Internalized ableism is a constant battle for all of us out there. That’s been advocates and people, you know, just living in this disability journey and lifestyle. Cuz its reinforced negative shit that the world puts upon you as a disabled person. That we take wholeheartedly because of tramas and different experiences. 

For me, it’s been a, it’s been a constant like, um, battle between this intersectionality between my culture of being an African American man in America and being as or a disabled man in America in both culturally stigmas of masculine ways and framing that look into who I am as a person. And my value in the community as deciding how hard I have to work to be recognized has been impacted by this. Instead of saying you got to work twice as hard because you’re black in America, it’s like I work three times as hard because people can count me out of my own community or people can count me out,  of my own community for multiple reasons. 

And then trying to find that balance and that understanding to give, give myself space and grace with these new feelings, such as trying to reframe that feeling worthiness because of my productivity in any workspace or trying to look at what I mean into a relationship with the opposite sex.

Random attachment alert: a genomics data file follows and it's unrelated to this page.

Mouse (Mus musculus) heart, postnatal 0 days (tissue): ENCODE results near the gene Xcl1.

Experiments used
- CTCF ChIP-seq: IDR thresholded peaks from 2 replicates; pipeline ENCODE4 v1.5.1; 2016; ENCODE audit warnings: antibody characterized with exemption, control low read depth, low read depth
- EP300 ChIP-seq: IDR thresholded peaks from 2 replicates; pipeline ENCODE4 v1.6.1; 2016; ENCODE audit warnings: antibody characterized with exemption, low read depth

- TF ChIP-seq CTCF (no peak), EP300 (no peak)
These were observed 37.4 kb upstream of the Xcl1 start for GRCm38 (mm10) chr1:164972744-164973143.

It all stems from some ableist BS idea of what disabled people can and can’t do over frame, you know, desirable.

And so those struggles, those voices, those ideas are nagging at you all the time, even when you’re at some of the most comfortable points in your disability journey with yourself, they will always pop up their ugly head. And so I find that this idea that we should conform to what society wants is one of those ideas that I think never takes  any account of individuality or uniqueness to the disability or uniqueness of anything, because that’s how great adaptations happen, that’s how innovation happens and conversations happen and reframing of society the way it’s built. But when we’r ,we’re born into a system, or when we engage with a system that isn’t necessarily built for us from the jump, we have to go up against these nagging barriers. And I find that to be the struggle of all struggles. 

For me. Like I said, it reframes the way I think about me as a man and it reframes the things I think about as me being, you know, a minority, be on top of my minority, you know what I’m saying? So motion to find new ways to look at things and reframe them from my own point of view. And one day I’ll find some more piece of it, you know? But I think it’s a constant journey of reself-discovery, reframing ideas in living more. How do you do it? Internalize able as I will all of the know hit me back up at DisArtNow.Org and this has been Four Wheels and a Mic signing off once again thanks for tuning in. 


Amanda: Thanks for listening to 4 Wheels and a Mic. This week’s music is Deep Cinematic Ballad Medium by Grand_Project. Funding for DisArt podcasts including 4 Wheels is provided, in part, by Michigan Humanities. We thank them for their support.